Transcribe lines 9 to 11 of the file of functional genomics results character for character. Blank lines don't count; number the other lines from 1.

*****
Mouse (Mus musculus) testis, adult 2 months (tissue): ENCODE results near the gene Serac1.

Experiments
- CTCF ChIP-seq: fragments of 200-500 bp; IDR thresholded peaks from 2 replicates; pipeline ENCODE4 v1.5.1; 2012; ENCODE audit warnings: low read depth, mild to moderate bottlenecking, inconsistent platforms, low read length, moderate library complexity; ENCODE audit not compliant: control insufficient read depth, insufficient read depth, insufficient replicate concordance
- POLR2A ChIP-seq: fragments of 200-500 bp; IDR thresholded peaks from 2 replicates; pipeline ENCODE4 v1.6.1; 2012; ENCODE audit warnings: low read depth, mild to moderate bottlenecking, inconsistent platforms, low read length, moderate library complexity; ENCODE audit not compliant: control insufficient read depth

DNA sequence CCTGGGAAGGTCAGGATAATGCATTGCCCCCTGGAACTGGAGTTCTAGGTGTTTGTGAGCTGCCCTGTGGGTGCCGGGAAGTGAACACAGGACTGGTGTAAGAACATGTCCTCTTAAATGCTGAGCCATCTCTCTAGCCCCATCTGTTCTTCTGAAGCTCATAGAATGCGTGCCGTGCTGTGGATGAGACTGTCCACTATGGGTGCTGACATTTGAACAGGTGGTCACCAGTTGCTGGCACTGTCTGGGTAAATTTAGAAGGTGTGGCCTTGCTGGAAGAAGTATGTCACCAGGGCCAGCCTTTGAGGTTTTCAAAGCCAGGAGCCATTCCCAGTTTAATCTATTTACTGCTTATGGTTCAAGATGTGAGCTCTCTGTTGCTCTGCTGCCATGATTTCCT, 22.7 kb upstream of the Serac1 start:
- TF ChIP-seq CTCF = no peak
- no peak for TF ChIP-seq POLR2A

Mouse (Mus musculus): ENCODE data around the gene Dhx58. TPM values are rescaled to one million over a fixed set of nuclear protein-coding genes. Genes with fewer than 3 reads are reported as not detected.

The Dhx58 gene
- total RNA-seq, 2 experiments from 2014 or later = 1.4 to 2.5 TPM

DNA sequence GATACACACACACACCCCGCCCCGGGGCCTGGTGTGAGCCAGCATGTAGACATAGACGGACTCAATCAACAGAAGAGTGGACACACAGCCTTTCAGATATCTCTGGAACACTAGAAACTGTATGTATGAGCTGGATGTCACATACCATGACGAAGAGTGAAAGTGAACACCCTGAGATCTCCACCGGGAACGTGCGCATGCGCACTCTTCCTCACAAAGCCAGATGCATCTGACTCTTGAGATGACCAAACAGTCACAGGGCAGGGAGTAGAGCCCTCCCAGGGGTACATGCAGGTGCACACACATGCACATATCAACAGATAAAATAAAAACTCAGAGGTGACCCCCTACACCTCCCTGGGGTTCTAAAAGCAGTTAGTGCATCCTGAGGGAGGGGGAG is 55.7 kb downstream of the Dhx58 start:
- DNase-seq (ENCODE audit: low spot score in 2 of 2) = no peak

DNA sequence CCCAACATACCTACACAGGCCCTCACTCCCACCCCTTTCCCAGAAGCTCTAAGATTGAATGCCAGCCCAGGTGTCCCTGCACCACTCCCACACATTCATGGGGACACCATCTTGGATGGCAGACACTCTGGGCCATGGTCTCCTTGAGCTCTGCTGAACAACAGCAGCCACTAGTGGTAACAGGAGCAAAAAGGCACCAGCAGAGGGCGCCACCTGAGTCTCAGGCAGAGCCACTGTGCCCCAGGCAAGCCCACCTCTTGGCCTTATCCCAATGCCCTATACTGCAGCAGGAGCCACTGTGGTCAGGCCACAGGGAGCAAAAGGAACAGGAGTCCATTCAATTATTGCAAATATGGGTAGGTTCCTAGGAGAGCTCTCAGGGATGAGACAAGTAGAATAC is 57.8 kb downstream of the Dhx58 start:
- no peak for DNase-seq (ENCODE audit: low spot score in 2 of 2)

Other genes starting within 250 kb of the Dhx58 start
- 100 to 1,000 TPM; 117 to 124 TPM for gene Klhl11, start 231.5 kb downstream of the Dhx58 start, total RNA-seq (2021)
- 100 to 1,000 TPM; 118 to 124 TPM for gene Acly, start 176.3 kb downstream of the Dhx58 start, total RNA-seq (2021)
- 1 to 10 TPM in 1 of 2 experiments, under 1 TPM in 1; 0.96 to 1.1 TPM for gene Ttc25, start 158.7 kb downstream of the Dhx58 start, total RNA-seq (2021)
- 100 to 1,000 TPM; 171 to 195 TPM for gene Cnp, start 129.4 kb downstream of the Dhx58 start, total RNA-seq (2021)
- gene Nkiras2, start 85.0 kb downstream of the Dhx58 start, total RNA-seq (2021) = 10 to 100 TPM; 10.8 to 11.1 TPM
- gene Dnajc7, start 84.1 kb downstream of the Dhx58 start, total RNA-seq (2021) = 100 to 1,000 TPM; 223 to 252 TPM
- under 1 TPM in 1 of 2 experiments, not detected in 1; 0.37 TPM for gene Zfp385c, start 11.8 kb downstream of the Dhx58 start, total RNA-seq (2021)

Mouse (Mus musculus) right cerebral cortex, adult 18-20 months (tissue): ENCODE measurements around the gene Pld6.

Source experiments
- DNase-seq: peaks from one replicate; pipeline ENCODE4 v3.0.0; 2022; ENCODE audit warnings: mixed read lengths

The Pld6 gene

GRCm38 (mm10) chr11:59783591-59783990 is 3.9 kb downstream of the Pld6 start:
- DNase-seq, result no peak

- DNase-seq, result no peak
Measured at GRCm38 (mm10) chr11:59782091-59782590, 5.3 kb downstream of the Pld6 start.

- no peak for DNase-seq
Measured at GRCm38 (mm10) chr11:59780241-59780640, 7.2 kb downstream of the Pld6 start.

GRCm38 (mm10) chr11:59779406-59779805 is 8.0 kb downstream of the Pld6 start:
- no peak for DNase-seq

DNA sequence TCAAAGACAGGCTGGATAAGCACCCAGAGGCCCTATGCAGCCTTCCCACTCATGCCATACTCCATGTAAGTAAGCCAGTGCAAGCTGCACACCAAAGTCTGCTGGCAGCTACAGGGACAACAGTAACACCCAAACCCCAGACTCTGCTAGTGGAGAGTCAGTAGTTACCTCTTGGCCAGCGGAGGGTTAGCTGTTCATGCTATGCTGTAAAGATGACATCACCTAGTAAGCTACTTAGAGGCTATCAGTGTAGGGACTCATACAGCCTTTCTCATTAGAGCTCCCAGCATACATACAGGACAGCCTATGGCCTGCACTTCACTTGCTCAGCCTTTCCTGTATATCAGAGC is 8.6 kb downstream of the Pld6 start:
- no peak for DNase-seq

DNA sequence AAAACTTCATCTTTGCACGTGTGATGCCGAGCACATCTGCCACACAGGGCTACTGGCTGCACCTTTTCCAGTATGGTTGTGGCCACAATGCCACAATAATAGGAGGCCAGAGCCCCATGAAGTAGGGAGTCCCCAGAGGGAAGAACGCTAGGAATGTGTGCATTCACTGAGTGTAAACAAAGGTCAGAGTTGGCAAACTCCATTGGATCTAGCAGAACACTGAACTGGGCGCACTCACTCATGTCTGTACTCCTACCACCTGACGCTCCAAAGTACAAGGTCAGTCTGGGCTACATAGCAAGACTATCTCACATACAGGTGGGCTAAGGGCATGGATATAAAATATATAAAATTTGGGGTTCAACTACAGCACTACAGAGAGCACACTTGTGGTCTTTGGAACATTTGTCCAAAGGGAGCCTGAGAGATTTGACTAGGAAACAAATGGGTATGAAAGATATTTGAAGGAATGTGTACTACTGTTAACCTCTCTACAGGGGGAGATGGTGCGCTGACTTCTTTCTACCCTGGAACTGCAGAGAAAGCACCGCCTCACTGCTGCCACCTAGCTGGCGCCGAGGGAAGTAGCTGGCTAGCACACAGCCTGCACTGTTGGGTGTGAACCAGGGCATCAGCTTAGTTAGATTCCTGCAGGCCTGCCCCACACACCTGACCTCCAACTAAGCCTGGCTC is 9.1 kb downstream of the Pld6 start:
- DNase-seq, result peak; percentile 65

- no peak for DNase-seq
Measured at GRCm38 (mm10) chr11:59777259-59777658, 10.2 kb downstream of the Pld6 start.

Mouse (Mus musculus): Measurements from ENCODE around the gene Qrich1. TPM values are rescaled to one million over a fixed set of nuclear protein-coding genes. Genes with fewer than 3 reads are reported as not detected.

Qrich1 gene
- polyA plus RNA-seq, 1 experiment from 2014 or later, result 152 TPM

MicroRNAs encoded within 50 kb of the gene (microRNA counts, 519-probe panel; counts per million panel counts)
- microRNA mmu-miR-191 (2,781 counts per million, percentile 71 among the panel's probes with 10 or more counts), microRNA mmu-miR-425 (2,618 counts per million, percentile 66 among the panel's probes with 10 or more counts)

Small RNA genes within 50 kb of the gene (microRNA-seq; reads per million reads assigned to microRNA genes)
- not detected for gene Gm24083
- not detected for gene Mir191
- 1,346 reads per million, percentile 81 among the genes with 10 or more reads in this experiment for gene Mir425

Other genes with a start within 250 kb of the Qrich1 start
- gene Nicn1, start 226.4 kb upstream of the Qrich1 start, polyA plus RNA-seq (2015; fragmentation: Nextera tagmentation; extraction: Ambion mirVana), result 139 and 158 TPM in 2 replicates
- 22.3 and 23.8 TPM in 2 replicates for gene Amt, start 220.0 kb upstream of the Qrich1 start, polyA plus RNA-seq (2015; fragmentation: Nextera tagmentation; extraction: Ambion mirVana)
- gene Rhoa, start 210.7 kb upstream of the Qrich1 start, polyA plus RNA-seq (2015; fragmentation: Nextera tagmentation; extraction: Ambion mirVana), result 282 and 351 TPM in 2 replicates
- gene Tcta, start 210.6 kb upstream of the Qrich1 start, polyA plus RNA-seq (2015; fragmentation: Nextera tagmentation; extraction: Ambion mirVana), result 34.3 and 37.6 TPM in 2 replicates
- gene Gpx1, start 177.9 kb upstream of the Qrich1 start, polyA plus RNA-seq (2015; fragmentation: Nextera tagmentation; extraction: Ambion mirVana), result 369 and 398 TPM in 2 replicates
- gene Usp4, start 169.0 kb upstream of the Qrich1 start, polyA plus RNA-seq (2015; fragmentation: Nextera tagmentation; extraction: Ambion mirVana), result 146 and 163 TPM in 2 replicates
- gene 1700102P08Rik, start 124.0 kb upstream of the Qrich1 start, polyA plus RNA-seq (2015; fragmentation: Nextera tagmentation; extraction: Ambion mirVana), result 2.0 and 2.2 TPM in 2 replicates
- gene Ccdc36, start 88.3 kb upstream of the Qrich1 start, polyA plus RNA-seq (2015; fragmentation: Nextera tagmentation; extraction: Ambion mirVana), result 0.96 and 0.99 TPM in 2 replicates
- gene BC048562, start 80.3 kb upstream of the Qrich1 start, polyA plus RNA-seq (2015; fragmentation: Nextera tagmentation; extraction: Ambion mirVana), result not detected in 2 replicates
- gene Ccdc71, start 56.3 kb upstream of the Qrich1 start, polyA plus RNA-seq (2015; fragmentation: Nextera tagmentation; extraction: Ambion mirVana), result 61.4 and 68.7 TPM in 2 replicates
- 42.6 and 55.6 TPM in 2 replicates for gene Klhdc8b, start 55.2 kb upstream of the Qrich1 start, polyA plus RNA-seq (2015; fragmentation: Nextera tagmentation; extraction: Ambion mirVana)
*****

The Dhx58 gene
- total RNA-seq, 2 experiments from 2014 or later = 1.4 to 2.5 TPM

DNA sequence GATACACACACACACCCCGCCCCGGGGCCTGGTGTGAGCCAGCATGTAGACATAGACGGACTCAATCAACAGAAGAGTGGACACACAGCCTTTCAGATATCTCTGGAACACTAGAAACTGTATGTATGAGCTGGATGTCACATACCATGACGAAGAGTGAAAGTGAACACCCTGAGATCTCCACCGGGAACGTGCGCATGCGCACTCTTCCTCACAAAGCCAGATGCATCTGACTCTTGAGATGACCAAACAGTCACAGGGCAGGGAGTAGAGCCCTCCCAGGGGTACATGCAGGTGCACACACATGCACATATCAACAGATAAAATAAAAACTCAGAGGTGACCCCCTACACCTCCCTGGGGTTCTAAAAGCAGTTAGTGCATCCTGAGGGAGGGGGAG is 55.7 kb downstream of the Dhx58 start: